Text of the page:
The concept of rest in the poetry of George Herbert

UNCG Author/Contributor (non-UNCG co-authors, if there are any, appear on document)
Katharine E. Gibbons (Creator)
The University of North Carolina at Greensboro (UNCG )
Web Site:
Amy M. Charles

Abstract: The title page of the 1633 edition of The Temple,1 the final collection of George Herbert's poems, contains a quotation from Psalm 29, "In his Temple doth every man speak of his honour," which implies that Herbert intended The Temple as a eulogy of God. But Izaak Walton, his first biographer, records that Herbert sent the following message with a book of his writing to Nicholas Ferrar: . . . tell him, he shall find in it a picture of the many spiritual Conflicts that have past betwixt God and my Soul, before I could subject mine to the will of Jesus my Master: in whose service I have now found perfect freedom; desire him to read it; and then, if he can think it may turn to the advantage of any dejected poor Soul, let it be made publick: if not, let him burn it: for I and it, are less than the least of God's mercies. In reading The Temple itself one can see that Herbert intends it to lead men to God. He extends an invitation to the reader in "Superliminare," the second poem in The Temple: Thou, whom the former precepts have Sprinkled and taught, how to behave Thy self in church; approach, and taste The Churches mysticall repast.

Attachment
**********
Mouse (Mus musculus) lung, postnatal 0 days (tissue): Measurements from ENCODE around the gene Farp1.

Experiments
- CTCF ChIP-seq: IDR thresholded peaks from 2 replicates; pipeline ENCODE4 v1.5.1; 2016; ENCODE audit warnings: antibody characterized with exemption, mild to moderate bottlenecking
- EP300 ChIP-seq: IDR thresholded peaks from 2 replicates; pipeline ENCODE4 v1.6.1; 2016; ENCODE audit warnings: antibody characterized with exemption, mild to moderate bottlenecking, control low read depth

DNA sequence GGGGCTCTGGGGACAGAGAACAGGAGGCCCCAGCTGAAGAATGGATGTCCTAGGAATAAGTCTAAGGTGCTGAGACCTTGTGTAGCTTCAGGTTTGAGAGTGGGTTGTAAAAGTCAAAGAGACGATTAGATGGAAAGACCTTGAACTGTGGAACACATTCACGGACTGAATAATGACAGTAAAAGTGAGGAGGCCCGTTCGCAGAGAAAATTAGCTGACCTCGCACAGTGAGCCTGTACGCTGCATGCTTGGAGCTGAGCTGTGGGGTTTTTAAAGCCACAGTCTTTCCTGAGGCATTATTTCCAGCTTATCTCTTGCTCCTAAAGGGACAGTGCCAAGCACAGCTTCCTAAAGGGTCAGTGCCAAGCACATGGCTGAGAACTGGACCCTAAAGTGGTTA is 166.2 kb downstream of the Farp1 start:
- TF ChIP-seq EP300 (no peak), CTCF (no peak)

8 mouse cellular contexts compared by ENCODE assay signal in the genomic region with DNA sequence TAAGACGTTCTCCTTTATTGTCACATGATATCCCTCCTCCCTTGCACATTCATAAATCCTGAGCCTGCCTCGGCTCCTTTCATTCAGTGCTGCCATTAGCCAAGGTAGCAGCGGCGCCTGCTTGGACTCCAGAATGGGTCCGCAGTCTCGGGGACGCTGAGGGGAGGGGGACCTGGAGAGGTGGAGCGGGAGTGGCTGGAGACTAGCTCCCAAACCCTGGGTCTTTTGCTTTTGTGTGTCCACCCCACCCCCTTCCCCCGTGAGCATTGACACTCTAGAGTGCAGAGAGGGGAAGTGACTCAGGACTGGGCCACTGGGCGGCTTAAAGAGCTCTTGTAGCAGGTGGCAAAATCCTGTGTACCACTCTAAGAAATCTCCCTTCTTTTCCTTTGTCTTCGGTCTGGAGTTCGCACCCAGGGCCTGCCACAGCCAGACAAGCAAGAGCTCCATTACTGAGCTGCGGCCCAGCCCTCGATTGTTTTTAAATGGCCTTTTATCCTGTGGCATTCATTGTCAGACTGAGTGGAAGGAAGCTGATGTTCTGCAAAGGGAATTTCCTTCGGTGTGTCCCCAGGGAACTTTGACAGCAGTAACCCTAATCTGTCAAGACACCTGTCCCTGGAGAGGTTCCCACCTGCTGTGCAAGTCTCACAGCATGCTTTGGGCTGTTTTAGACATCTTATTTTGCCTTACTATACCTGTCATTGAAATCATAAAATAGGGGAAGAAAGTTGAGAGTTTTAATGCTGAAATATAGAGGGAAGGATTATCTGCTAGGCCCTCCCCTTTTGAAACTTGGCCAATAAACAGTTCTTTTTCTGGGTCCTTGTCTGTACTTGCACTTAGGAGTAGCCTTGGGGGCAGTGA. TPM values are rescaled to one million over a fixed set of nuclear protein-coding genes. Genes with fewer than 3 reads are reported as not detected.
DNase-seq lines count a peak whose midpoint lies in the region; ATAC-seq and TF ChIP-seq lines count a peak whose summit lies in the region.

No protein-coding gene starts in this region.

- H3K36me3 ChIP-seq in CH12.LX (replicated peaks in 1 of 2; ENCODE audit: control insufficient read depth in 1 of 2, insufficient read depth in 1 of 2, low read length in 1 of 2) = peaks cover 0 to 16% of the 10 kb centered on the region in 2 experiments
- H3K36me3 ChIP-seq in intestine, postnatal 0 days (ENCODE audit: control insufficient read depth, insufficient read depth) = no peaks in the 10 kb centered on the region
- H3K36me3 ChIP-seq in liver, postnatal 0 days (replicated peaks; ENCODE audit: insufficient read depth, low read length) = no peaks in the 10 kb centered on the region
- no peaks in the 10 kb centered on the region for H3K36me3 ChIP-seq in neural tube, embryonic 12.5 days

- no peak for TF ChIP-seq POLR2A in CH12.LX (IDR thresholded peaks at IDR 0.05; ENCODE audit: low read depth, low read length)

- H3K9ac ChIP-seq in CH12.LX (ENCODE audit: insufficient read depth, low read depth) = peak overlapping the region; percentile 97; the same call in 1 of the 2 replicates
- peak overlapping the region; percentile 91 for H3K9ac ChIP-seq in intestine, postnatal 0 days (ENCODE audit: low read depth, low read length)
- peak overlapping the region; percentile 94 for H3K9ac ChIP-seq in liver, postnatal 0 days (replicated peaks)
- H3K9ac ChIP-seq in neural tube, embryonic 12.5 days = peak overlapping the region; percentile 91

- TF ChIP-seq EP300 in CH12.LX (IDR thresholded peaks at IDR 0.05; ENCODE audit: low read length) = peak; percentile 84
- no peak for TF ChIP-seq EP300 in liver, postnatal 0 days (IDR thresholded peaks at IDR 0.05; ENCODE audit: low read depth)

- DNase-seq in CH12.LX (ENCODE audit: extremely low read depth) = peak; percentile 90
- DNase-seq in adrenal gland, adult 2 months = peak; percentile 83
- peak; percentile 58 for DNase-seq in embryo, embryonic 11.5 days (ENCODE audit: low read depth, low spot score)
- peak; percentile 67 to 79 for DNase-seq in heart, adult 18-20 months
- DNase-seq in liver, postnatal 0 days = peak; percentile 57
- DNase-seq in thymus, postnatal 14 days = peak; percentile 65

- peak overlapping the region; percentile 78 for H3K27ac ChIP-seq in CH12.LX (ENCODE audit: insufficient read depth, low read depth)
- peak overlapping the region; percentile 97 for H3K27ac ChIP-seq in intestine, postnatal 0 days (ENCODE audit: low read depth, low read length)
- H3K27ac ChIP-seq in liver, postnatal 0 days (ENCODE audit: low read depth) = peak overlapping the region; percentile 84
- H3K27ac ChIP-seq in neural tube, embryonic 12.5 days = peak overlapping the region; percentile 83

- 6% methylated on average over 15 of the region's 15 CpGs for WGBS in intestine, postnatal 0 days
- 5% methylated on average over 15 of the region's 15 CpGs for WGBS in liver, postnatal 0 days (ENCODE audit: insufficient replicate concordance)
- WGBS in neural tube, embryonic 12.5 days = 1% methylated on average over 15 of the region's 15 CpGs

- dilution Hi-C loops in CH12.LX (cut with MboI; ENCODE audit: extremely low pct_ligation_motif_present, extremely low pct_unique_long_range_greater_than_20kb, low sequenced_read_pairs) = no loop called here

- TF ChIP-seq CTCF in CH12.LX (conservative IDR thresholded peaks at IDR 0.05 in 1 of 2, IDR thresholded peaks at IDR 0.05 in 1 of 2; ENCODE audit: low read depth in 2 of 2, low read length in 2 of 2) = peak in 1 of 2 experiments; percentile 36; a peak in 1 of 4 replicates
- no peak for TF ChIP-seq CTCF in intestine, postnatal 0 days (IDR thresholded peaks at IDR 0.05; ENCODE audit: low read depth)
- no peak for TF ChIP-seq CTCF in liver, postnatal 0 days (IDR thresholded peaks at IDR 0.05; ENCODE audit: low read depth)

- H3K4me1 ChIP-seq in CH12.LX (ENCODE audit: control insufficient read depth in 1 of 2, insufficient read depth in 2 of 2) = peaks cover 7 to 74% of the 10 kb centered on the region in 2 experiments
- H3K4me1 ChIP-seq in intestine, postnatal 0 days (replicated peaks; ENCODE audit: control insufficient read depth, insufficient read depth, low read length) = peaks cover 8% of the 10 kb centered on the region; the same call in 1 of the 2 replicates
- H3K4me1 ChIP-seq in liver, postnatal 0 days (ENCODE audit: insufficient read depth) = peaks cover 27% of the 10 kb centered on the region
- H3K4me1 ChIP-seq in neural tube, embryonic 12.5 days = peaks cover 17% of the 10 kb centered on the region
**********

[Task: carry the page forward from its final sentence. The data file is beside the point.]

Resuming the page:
Additional Information

Honors Project
Language: English
Date: 1968

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